Today, Hussein has a successful career in marketing and sits on the board of two LGBT charities.

Describing himself as a "triple minority: Lebanese, Muslim, and gay", he feels a responsibility to educate ethnic minority communities that "we're here. We're not any different to you."

Sydney Queer Muslims, which started out as a clandestine support group on Facebook, works to promote the welfare and mental health among their community.

"With all our activities, before we do anything, we think: how will this affect a 17-year-old gay kid in Bankstown?" Nurul said.

"We don't have lofty ideals about changing the [Muslim] community."

Ms Huda officiated the organisation in the wake of the Pulse nightclub attack in Orlando, Florida, in 2016 — then the worst mass shooting in US history.

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Mardi Gras , meaning literally " Fat Tuesday " was first celebrated in Louisiana by French colonists in the eighteenth century. Mardi Gras , New Orleans style, owes as much to Afro-Caribbean customs and the Latin American carnival tradition as it does to the French colonists who established it in their

Mardi Gras is French for " Fat Tuesday ". The name comes from the ancient custom of parading a fat ox through Paris on this day. The ox was to remind the people that they were not allowed to The name comes from the custom of confessing on the day before lent. Shrove means "to be forgiven one's sins."

Most of the victims were gay Latino men, murdered by a Muslim American of Afghan descent.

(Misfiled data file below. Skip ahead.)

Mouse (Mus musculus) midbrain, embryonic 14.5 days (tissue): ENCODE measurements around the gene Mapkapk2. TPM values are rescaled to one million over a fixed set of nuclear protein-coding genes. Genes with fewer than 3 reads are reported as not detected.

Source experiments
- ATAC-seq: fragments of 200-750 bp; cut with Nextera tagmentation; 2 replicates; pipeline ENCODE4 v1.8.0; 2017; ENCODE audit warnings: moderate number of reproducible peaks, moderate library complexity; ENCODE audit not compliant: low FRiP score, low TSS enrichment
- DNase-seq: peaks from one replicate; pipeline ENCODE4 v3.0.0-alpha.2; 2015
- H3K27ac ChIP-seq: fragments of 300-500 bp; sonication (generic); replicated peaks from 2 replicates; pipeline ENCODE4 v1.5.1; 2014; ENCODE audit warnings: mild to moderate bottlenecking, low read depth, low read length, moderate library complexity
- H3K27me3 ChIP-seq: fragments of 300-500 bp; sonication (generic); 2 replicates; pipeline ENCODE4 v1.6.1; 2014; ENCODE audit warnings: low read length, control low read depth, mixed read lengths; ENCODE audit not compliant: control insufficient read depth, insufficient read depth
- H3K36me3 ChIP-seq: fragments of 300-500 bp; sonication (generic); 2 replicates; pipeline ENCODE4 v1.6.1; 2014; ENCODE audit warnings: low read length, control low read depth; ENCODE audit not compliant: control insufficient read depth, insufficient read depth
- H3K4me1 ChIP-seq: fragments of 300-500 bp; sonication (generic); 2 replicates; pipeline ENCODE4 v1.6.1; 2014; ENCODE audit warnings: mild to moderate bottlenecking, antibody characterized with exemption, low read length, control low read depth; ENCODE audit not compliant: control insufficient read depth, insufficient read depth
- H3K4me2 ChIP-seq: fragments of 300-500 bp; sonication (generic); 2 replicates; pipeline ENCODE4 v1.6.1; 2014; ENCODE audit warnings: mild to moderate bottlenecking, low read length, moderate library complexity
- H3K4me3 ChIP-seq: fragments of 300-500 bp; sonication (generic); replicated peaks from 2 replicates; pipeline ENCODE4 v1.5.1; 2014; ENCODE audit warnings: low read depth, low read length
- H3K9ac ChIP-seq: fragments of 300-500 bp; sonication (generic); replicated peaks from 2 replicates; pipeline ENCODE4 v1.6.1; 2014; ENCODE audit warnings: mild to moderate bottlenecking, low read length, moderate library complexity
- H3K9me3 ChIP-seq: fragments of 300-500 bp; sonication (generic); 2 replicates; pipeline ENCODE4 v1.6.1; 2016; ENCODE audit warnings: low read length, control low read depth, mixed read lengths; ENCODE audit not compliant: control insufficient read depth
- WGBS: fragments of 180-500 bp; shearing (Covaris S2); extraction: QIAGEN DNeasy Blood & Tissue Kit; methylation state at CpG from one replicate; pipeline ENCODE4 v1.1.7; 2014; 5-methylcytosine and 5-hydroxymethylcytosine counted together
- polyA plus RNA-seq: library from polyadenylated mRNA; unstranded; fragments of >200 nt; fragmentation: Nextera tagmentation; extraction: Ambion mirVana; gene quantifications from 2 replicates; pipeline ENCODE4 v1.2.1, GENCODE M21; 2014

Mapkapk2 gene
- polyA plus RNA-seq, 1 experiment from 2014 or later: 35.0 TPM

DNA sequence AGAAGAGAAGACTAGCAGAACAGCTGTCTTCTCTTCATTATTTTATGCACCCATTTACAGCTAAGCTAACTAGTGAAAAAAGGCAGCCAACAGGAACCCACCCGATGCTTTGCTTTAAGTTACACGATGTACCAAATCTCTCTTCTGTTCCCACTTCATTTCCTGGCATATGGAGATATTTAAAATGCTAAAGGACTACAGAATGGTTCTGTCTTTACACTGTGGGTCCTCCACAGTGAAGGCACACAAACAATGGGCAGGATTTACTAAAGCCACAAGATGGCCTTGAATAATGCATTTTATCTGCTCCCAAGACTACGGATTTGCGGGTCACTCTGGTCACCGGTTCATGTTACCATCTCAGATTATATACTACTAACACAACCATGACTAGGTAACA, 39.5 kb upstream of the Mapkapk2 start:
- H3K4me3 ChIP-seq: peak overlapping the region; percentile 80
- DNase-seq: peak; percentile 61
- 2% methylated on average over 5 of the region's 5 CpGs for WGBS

Lesbian, gay, bisexual, trans and gender diverse, intersex and queer communities have the highest rates of suicidal thoughts and suicide attempts of any group in Australia.

Pressures from within the Muslim community make mental health issues even more acute, Nurul said.

A mixed history of acceptance

While contemporary Muslim-majority societies lag behind on providing rights to LGBT citizens, alternative sexualities have played a significant role in Islamic history.

The Ottoman Empire decriminalised homosexuality in 1858, long before many countries in the West. Gay sex was illegal in Tasmania until 1997.

Thirteenth-century Persian poet Rumi, perhaps the most widely read Muslim author in the Western world, famously dealt with romantic, homoerotic themes.

Transgender people have long been met with tolerance and even played important cultural roles in countries such as Pakistan, Iran and Indonesia.

Pakistan allows people to identify as a 'third gender' on their national ID card. Its senate voted in favour of a bill to protect transgender rights in 2018.

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Iran's then-supreme leader, Ayatollah Khomeini, issued a fatwa in 1987 in support of people's right to undergo gender realignment surgery.

Nevertheless, the growing influence of conservative Islam across much of the world has seen increased pressure on LGBT Muslims.

Punishments such as imprisonment and whippings may face LGBT people in many other Muslim-majority countries.